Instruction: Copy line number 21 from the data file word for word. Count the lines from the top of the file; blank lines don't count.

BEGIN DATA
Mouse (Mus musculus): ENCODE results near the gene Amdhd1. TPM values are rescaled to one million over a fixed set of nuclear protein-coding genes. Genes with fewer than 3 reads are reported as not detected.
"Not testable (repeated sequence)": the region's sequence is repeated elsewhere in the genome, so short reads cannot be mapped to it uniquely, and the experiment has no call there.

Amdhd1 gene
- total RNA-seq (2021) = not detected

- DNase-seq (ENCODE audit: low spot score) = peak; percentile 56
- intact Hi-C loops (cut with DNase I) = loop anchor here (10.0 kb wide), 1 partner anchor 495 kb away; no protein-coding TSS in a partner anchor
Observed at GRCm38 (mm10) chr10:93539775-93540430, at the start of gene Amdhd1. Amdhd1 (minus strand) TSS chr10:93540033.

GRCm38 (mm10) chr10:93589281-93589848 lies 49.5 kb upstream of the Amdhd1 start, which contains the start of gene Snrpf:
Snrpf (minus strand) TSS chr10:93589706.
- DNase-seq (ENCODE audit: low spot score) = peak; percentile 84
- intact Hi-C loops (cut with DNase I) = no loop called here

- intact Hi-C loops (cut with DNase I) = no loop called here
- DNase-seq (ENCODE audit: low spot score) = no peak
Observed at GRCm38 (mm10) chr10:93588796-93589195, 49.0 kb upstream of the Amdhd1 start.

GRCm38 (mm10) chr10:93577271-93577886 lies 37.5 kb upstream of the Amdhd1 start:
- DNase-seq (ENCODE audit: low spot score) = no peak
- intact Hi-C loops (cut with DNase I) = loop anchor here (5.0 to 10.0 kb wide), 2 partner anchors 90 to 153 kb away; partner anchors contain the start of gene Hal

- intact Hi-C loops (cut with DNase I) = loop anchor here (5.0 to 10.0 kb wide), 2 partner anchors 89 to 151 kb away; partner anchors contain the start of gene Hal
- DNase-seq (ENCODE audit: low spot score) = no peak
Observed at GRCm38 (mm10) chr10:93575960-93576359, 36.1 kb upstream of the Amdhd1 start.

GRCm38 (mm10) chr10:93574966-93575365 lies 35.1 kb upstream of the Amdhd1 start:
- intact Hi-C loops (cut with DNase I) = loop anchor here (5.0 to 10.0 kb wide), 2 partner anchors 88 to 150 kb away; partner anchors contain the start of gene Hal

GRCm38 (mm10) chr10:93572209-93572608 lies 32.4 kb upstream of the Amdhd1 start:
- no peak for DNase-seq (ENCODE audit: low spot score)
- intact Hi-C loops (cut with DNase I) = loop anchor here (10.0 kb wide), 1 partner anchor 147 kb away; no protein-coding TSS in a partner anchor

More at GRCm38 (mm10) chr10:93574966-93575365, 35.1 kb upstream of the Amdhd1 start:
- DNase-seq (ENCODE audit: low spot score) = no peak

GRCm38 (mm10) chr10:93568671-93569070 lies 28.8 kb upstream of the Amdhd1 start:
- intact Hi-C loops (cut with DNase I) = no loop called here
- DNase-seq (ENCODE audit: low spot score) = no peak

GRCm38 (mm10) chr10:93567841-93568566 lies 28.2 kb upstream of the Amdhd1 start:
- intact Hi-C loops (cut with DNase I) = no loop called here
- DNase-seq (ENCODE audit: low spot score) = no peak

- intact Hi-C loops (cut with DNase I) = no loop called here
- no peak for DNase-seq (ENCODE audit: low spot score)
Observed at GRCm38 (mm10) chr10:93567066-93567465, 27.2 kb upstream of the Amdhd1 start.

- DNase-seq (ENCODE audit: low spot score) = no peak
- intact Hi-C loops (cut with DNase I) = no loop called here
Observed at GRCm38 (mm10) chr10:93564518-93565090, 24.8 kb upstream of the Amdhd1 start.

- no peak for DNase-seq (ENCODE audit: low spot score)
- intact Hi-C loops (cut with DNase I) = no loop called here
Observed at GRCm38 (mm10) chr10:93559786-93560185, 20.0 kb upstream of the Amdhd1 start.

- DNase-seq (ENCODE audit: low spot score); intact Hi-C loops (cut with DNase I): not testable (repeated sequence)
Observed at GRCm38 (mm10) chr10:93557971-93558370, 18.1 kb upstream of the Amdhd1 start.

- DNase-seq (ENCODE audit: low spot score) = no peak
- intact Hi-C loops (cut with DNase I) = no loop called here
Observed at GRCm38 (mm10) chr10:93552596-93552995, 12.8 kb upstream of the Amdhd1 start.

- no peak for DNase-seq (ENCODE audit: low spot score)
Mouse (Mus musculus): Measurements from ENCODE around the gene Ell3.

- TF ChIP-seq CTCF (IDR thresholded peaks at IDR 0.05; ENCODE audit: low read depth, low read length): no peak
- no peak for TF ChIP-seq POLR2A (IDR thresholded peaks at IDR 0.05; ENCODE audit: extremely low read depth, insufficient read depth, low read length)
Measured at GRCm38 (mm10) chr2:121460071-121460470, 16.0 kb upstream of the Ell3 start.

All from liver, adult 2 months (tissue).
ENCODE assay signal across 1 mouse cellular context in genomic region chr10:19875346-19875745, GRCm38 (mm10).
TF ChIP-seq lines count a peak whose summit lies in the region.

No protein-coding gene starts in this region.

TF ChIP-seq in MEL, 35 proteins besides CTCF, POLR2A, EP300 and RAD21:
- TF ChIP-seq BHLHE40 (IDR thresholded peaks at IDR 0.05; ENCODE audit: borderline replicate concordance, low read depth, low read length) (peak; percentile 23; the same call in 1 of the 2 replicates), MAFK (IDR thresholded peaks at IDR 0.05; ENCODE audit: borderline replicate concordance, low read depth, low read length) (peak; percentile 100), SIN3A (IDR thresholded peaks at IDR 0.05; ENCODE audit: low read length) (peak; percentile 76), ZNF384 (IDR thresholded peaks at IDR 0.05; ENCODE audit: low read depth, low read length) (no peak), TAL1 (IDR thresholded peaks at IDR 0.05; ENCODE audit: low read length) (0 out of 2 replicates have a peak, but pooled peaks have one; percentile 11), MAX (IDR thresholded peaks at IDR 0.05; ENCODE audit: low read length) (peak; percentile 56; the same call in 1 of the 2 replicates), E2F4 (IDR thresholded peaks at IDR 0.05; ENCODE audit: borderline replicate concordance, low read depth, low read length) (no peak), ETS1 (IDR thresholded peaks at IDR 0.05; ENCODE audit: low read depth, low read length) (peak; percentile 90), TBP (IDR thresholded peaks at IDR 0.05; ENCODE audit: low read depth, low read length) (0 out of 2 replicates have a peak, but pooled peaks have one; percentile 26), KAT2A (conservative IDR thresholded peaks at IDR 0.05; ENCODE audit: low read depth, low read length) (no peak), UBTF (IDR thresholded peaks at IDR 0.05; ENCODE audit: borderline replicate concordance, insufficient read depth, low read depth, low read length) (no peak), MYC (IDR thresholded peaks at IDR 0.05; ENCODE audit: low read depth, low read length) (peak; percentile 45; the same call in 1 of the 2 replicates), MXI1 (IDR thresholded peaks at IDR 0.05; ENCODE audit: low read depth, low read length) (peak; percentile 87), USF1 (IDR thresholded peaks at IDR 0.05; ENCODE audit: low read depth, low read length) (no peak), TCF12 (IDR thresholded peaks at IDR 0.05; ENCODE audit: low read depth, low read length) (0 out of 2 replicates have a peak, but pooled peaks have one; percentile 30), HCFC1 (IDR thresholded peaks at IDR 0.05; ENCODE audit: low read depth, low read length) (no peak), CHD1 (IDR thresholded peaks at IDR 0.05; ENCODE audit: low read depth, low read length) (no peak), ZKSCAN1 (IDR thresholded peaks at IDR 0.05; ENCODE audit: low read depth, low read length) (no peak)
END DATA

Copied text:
GRCm38 (mm10) chr10:93574966-93575365 lies 35.1 kb upstream of the Amdhd1 start: